Last night I was recounting to Jenn what Adam and Mike had told me about the “overt sexism” they experienced in one of their games this past weekend at Carnage. (Which, at first, I misheard as “avert sexism” and thought it was some kind of weird mechanic built into the game — roll to avert sexism!) Apparently they were playing a game set in ancient Rome, and there was one female player playing the one female character who was a courtesan. Despite the GM informing the group that at this time courtesans were a respectable role with some level of authority, this did not prevent some of the other players from immediately assuming courtesan is a synonym for prostitute, and making “clever remarks” in that direction. And despite the female player’s obvious discomfort, and Adam and Mike’s attempts to move on to other topics, the comments persisted throughout the game.
It’s unfortunate that some RPG players will always jump to the conclusion that roleplaying a character in a time period when sexism was more prevalent that this means it’s OK to be as big of a jerk as possible, and we’ll all enjoy a laugh at their foibles. Roleplaying really does require buy-in and trust on both sides of the table though.
I could ramble on about the need to read your audience and have trust at the gaming table, but that’s not my point here. What I found most interesting was Jenn’s reaction to this anecdote, which was along the lines of “Yeah, if you’re the only girl at the table you should never play the only female character.” It was such an interesting statement I started prodding into other edge cases. What if there were other female characters to choose from but only male players? (Wait to see if some of male players play one of the female characters first.) What if there are other female players but only one female character? (Skip the female character, play a male character.) What I found so surprising here was not necessarily the actual answer, but the fact that Jenn had them so readily at hand. Clearly she had thought this through and had made a set of mental rules.
This is kind of disappointing really. I never think of such stuff when sitting down to play a game. Generally I do prefer to play male characters over female, but only in the same way that say I prefer playing humans to elves and dwarves. I have certainly played my share of female characters at convention games. I suppose this is male privilege for you.
Also, over the years I have become accustomed to Jenn playing male characters at my own games, so much so that it is now ingrained in me to ask any female player if their character is male or female before accidentally using the wrong pronoun. But I don’t do this to my male players, and that kind of sucks. I am really not sure if this means I should try to stop myself from doing this, or do it to everyone, or just continue on as I have been. Is asking this question being open and accommodating for players more likely to be playing a different gender? Am I being insultingly sexist by only asking the girls this question? Would it be overly PC to ask everyone?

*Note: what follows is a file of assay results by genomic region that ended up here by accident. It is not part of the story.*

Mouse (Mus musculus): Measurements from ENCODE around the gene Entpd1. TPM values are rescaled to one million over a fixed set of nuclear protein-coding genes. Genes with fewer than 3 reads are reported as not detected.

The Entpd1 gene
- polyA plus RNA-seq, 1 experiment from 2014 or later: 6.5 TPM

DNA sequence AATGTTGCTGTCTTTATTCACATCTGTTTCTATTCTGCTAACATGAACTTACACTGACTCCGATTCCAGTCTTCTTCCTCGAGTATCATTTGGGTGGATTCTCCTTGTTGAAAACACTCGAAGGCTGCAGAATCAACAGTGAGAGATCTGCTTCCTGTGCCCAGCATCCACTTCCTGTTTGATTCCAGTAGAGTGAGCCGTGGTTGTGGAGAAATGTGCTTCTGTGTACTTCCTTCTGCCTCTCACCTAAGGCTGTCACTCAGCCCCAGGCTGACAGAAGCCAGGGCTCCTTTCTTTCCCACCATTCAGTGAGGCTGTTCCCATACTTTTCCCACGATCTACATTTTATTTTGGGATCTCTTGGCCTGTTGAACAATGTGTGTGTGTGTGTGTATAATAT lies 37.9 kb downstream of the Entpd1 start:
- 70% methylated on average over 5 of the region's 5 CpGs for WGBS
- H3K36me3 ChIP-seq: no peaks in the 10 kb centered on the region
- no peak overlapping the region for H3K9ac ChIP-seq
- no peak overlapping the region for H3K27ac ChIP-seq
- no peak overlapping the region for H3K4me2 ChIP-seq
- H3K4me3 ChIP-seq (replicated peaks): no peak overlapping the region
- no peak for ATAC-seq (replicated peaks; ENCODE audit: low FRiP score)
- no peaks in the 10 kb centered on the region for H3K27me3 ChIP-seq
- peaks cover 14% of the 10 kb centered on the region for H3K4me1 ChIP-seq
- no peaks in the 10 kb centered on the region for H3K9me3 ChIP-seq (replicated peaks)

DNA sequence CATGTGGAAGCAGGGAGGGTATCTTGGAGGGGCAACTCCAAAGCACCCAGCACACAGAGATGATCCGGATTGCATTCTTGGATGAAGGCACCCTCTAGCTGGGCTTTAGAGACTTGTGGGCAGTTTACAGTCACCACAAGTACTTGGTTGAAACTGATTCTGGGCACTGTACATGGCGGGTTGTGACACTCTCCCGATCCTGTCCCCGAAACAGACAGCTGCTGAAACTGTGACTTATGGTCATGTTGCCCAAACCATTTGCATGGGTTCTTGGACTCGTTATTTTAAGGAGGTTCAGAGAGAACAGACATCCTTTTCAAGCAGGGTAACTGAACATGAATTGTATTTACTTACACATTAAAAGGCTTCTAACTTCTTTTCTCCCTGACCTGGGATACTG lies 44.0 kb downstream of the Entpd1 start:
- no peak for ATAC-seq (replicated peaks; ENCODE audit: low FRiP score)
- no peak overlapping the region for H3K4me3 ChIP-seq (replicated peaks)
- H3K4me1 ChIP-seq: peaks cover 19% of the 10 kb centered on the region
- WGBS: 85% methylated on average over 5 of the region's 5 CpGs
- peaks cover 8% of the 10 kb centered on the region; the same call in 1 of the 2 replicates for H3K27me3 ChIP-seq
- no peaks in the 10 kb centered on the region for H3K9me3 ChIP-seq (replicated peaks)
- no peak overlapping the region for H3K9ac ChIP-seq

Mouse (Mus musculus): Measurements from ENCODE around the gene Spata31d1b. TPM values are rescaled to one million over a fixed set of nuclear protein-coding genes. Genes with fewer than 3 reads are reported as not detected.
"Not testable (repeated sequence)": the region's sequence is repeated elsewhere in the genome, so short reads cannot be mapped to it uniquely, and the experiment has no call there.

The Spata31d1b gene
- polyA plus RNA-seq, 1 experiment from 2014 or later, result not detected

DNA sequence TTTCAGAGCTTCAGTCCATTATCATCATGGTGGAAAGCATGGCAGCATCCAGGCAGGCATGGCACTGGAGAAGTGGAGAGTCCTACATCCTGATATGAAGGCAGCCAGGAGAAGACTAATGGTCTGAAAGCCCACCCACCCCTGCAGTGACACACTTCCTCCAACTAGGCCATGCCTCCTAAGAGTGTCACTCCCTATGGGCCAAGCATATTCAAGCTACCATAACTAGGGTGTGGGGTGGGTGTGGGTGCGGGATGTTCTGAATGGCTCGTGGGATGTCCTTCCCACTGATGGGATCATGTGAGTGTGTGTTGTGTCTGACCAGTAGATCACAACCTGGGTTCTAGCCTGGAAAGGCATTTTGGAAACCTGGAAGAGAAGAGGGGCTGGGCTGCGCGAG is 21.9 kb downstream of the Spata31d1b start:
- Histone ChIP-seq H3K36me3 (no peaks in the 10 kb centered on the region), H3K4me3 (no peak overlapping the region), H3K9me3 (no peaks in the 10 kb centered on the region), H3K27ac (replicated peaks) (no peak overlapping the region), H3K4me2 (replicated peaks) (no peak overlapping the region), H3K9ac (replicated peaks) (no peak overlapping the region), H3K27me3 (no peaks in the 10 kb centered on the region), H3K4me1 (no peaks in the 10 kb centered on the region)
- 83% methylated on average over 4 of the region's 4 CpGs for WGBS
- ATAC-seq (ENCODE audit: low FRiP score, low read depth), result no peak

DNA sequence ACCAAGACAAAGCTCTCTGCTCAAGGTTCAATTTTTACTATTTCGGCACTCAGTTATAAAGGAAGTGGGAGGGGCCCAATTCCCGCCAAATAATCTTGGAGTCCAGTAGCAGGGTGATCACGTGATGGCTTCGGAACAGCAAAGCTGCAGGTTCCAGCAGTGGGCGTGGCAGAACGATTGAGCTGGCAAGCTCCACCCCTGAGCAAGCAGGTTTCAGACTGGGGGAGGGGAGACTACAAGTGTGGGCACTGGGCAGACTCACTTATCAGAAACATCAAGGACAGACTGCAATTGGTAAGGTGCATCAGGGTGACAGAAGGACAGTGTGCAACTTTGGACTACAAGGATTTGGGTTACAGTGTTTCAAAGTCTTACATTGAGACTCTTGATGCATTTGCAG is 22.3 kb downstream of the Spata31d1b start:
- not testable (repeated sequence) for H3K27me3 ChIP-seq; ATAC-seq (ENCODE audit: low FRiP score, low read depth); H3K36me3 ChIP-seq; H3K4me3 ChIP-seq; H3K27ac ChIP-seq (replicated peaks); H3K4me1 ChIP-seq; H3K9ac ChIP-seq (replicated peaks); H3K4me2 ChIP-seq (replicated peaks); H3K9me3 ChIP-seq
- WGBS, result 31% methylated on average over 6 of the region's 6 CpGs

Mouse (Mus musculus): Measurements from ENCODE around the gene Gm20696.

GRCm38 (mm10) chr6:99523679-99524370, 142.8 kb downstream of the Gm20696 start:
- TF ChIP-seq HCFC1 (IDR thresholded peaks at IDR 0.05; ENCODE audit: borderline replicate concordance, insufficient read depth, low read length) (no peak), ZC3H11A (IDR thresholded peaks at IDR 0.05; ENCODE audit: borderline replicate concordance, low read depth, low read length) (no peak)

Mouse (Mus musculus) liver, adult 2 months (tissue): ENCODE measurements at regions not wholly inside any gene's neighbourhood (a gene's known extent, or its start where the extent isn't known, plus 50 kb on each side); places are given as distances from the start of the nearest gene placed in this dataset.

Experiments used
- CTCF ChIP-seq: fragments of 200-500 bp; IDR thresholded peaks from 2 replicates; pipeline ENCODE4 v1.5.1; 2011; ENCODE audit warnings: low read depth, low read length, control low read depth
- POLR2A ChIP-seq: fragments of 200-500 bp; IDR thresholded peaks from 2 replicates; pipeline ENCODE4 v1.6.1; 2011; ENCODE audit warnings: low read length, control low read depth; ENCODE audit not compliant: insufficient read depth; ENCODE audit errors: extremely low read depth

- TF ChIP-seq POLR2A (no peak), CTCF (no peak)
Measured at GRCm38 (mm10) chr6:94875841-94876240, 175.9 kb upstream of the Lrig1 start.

And in pondering all that, I realized one of the problems is in the characters themselves. I bring about double the character sheets I need for any game I run at a convention.. This is in part to give players options, partly to allow for the occasional character death, and partly because I use a random generator so it’s really very easy to do so. My random generator in turn uses Chris Pound’s “Silly” fantasy name generator, which I absolutely adore. The names are fantastic. This weekend we saw a dwarf in full plate wielding two magic daggers named “Grisha the Killing Machine”. We also had a hammer wielding fighter named Rodor the Laborer, backed up by Orzaize the Blue Wizard, whose player decided to describe all his spells as being colored in blue in some way, and some discussion was had about his hopes for promotion to Silver Wizard and tenure when he returned to the magic college.
Some players change the names, which I have no problem with, and I even often make the point that they should feel free to do so if they like at the start of the game. Many players though (the good ones in my opinion), will pick a character in part because of the name. All that said, in looking over the names spat out by that generator, I’m noticing a strong lack of female names. In fact, I’d say all the names are either obviously male or ambiguous. There are no clearly female names in the entire thing. And that means that at the table when I turn to a female player and she’s playing “Grimbold Oakshield”, it does not seem unreasonable to ask “is your character male or female?” And perhaps it explains why I’m more likely to do this with a female player than a male player.
OK, so resolutions:
- Find a way to incorporate some obviously female names into my random characters. This may mean having a poke into Chris Pound’s name generator to figure out how it works so I can modify the output, or perhaps simply taking a dump of names from it and then hand-massaging some percent of them to feminize them.